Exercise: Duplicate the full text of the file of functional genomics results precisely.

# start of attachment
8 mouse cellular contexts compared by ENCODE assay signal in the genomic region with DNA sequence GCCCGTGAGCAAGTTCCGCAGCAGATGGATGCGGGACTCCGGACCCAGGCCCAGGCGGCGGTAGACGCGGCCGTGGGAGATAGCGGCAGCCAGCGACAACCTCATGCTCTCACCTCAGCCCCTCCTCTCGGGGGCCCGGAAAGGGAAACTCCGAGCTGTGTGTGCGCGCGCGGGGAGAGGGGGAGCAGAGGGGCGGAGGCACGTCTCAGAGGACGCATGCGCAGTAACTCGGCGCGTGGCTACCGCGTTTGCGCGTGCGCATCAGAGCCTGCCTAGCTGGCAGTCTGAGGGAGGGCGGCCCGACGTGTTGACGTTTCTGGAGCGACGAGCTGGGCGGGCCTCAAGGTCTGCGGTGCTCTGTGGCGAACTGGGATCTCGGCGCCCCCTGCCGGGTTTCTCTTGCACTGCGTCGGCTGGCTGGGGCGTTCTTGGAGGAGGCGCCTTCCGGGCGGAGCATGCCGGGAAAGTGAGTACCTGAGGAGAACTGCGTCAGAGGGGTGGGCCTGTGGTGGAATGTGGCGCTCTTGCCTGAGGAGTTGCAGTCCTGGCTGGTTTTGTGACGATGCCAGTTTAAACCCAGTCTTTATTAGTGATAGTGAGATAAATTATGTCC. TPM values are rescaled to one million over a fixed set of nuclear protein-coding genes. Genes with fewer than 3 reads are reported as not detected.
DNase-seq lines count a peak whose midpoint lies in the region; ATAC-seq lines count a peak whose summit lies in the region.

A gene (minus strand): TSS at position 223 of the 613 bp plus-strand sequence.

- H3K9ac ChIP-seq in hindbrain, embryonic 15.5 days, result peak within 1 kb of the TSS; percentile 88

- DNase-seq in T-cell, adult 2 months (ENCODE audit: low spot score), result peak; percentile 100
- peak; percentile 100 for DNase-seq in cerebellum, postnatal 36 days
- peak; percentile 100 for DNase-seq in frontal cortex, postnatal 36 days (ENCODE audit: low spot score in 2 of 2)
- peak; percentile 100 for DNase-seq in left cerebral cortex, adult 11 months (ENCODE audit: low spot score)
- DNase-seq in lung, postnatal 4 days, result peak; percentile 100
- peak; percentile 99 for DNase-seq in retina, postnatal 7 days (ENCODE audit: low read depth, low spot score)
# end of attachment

8 mouse cellular contexts compared by ENCODE assay signal in the genomic region with DNA sequence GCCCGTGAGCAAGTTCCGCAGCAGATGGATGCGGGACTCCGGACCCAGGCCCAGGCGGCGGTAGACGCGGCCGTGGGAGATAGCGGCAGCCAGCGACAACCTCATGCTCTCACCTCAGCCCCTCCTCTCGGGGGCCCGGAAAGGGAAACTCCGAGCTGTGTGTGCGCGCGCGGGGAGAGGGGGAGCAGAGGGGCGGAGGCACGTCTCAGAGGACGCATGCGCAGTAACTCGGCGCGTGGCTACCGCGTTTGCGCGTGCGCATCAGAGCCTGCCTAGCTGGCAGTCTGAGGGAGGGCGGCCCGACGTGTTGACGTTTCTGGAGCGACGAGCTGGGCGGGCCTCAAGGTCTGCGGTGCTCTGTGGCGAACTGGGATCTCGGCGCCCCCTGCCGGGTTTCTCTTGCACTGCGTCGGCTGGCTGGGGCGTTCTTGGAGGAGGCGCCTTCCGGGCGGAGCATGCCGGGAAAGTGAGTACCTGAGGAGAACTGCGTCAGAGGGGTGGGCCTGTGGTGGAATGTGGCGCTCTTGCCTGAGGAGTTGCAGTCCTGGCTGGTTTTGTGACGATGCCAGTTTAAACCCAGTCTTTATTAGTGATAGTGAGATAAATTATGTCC. TPM values are rescaled to one million over a fixed set of nuclear protein-coding genes. Genes with fewer than 3 reads are reported as not detected.
DNase-seq lines count a peak whose midpoint lies in the region; ATAC-seq lines count a peak whose summit lies in the region.

A gene (minus strand): TSS at position 223 of the 613 bp plus-strand sequence.

- H3K9ac ChIP-seq in hindbrain, embryonic 15.5 days, result peak within 1 kb of the TSS; percentile 88

- DNase-seq in T-cell, adult 2 months (ENCODE audit: low spot score), result peak; percentile 100
- peak; percentile 100 for DNase-seq in cerebellum, postnatal 36 days
- peak; percentile 100 for DNase-seq in frontal cortex, postnatal 36 days (ENCODE audit: low spot score in 2 of 2)
- peak; percentile 100 for DNase-seq in left cerebral cortex, adult 11 months (ENCODE audit: low spot score)
- DNase-seq in lung, postnatal 4 days, result peak; percentile 100
- peak; percentile 99 for DNase-seq in retina, postnatal 7 days (ENCODE audit: low read depth, low spot score)